CP violation enters a new era

22 April 2002

New results show that CP violation in the decays of particles containing heavy quarks is becoming precision physics. These studies could soon lead to new insights into quark physics, in particular the mystery of how a universe apparently composed only of matter emerged from a Big Bang which initially produced matter and antimatter in equal amounts.

What physicists call CP violation ultimately distinguishes matter from antimatter. If physics is CP-symmetric, the behaviour of left-handed particles is the same as that of right-handed antiparticles, and vice versa. Since 1964 physicists have known that this convenient symmetry does not quite work. The difference between matter and antimatter is not simply a case of human convention.

Why CP violation happens is still a mystery, but one early outcome – when only three types of quark were known – was the realization that whatever the explanation of CP violation, it requires at least six different types of quark. In a world containing only three or even four kinds of quark, there would be no way of distinguishing matter from antimatter.

For some 35 years, CP violation experiments were confined to the study of neutral kaon particles (containing the strange quark). Only this physics arena provided the right conditions for seeing the small effect (a few parts per thousand). However, in principle CP violation could also be visible with any quark-based neutral particle which is difficult to distinguish from its antiparticle.

Accumulated results suggested that the best place to look would be the decays of the neutral B particles, containing the fifth or “b” quark. New high-energy B-factories – the electron-positron colliders PEP-II and KEKB – were constructed at the Stanford Linear Accelerator Center (SLAC) and the Japanese KEK laboratory respectively, to provide optimal conditions for this new physics. At these machines, major new experiments – Belle at KEKB and BaBar at PEP-II – provided their first tentative results in 2000, which were updated last (see How CP violation came to B).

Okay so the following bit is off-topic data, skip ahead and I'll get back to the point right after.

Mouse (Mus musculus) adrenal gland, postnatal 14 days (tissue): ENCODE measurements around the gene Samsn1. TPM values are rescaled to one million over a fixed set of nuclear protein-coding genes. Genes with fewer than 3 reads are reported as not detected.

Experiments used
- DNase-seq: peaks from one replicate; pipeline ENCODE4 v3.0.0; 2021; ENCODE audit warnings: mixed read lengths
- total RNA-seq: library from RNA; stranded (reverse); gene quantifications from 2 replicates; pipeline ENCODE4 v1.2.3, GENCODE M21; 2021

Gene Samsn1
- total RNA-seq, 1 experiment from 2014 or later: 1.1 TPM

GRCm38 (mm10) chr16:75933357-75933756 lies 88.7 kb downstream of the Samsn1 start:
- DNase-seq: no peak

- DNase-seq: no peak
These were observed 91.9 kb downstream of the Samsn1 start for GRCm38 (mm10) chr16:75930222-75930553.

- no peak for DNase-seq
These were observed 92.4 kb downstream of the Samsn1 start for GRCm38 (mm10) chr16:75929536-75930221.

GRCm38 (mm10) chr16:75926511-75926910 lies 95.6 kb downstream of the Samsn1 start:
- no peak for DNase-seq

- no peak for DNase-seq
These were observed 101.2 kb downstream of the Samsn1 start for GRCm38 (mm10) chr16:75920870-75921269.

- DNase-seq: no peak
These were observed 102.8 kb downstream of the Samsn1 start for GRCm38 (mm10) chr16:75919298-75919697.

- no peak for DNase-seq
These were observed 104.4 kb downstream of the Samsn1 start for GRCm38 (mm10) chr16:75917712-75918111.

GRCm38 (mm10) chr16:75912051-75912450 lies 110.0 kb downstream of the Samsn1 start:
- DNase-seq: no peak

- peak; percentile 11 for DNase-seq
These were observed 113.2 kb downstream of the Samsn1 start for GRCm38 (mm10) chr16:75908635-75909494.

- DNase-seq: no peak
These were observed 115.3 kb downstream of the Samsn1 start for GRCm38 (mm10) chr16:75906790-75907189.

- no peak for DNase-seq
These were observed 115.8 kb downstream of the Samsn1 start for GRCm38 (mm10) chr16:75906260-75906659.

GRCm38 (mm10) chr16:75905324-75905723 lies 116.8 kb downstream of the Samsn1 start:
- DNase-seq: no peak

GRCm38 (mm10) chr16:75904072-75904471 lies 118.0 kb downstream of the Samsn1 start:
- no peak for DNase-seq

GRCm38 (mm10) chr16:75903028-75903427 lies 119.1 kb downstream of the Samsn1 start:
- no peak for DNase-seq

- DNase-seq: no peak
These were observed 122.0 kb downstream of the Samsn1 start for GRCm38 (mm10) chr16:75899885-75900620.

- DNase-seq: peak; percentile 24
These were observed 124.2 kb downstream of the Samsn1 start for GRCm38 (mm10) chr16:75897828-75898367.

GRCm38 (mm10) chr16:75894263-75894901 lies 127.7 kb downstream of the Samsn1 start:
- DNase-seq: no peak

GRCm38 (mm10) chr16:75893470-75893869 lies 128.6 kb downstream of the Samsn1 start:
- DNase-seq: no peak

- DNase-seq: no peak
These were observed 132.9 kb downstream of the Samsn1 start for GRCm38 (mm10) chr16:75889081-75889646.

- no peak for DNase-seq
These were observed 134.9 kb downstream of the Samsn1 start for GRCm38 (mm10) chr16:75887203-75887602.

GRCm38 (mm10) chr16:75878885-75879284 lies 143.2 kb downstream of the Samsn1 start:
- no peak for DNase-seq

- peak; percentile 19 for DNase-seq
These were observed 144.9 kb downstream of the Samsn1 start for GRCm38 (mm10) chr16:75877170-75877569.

Between them, these two experiments have gone on to accumulate some 100 million examples of B pairs. For B production, the machines are tuned to the energy region at and around the upsilon 4S resonance, with the best CP violation hunting ground being the decay of a neutral B particle into a J/psi and a neutral kaon.

The underlying quark transitions responsible for CP violation are described by a triangle in a special parameter space. The larger the area of this triangle, the greater the CP violation, and measurements aim to measure the angles and sides of the triangle.

The first angle to be measured, Β, is conventionally expressed as sin2Β. Now BaBar sees sin2Β as 0.75 ± 0.09 ± 0.04 (previously 0.34 ± 0.20 ± 0.05), and Belle sees 0.82 ± 0.12 ± 0.05 (previously 0.58 + 0.32 – 0.34 + 0.09 – 0.10). B particle CP violation definitely happens, and the effect is larger than the earlier suggestions.

In addition, Belle at KEKB has seen CP violation in the decay of neutral B mesons into two charged pions – the decay rate of the neutral B particle via this route is not the same as that of the neutral B antiparticle. This is analogous to the signal seen at Brookhaven in 1964 in the decays of neutral kaons which provided the first evidence for CP violation.

Vital to these new measurements is the performance of the electron-positron colliders at KEK and SLAC. This performance is usually expressed as luminosity, which is proportional to the rate of electron-positron collisions. KEKB’s luminosity has reached a remarkable 7.25 x 1033, not far from the ambitious 1034 design luminosity, but already the highest collider luminosity ever reached anywhere. PEP-II has exceeded 4.6 x 1033. Improving on these performances requires hard work and ingenuity, particularly as they are already not far from fundamental limitations (the “beam-beam limit”), but machine physicists remain optimistic when such creditable performances have been attained so soon after commissioning such complicated new machines.

The runs are continuing, and the results will probably be updated this summer.

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